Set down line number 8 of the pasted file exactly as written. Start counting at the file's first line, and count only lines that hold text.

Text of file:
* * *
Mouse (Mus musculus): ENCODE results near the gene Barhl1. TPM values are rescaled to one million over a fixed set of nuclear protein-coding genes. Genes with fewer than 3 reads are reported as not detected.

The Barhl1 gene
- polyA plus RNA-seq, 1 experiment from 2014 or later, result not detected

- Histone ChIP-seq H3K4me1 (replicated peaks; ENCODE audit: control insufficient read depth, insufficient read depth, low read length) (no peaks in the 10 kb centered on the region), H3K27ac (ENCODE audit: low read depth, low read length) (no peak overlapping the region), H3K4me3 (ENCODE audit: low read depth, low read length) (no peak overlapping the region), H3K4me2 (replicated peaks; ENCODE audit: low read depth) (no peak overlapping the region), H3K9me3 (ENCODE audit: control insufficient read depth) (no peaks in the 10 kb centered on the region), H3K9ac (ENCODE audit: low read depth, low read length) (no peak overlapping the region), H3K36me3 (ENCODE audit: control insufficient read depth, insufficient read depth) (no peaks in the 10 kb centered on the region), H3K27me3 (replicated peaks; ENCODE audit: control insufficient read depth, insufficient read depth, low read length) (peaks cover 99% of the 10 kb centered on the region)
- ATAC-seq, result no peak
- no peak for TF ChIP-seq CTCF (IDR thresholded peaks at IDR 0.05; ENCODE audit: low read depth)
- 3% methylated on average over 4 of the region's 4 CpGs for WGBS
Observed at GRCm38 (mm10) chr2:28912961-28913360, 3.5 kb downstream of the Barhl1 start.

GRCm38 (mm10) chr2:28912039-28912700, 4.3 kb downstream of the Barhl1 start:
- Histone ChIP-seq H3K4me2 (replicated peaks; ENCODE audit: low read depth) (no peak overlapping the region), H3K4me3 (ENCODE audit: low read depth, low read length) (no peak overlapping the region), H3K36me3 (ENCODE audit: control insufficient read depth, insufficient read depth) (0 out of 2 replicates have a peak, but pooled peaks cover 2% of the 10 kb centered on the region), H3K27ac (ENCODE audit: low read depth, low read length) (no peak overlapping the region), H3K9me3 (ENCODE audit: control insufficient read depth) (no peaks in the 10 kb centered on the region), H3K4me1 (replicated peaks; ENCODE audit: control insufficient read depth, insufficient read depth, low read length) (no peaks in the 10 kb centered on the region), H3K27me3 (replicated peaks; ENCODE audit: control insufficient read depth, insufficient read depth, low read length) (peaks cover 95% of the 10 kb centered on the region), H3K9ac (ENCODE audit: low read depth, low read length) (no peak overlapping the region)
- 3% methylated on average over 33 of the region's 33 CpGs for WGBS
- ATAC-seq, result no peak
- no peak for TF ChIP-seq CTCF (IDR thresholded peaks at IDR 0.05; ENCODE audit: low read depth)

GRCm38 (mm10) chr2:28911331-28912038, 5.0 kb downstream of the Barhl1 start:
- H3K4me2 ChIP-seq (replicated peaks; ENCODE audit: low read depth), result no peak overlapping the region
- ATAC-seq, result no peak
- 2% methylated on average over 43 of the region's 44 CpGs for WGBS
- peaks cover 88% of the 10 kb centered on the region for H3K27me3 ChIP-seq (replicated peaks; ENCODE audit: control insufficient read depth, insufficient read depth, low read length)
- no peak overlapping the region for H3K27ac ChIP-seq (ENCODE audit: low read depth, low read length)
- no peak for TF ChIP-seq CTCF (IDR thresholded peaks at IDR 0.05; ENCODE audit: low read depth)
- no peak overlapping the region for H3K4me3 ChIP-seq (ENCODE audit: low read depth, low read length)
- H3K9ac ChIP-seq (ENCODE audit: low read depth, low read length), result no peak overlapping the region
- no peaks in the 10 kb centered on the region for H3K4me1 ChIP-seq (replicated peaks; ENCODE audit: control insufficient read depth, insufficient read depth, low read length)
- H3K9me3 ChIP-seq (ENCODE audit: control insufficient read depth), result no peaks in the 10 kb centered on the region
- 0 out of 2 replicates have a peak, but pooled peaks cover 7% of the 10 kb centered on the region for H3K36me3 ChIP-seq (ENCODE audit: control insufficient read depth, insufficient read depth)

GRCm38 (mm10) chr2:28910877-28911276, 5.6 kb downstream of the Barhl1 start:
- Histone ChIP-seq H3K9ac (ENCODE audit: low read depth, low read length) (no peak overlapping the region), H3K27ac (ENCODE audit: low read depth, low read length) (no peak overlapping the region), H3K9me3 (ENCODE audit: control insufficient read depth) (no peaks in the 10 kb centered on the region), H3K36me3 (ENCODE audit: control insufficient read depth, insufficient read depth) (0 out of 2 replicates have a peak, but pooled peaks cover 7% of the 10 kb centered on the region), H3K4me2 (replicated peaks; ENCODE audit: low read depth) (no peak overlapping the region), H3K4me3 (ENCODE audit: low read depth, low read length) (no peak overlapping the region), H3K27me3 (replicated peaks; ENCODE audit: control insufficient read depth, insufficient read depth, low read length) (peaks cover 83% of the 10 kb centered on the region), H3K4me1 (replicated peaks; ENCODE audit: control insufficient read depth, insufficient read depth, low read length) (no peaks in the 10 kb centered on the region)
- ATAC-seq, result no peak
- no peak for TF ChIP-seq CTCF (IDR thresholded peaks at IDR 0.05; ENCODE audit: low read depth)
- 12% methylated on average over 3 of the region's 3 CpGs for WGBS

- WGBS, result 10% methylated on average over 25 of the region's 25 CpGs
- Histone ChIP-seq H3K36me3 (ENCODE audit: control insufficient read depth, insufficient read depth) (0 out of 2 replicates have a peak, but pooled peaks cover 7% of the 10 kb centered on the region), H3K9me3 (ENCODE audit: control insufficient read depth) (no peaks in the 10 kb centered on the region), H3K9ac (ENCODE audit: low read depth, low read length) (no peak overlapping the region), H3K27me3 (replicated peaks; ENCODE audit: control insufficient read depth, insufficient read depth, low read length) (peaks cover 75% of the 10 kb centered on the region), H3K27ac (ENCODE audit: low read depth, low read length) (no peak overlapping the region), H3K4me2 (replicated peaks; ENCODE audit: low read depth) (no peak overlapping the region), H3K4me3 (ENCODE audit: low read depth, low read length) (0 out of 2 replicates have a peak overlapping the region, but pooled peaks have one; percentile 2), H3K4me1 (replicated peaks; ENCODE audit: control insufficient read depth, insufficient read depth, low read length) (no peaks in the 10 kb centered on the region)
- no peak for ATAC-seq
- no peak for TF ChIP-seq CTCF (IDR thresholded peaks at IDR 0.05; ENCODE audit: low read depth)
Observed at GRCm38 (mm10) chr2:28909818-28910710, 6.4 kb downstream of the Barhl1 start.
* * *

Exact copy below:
Observed at GRCm38 (mm10) chr2:28912961-28913360, 3.5 kb downstream of the Barhl1 start.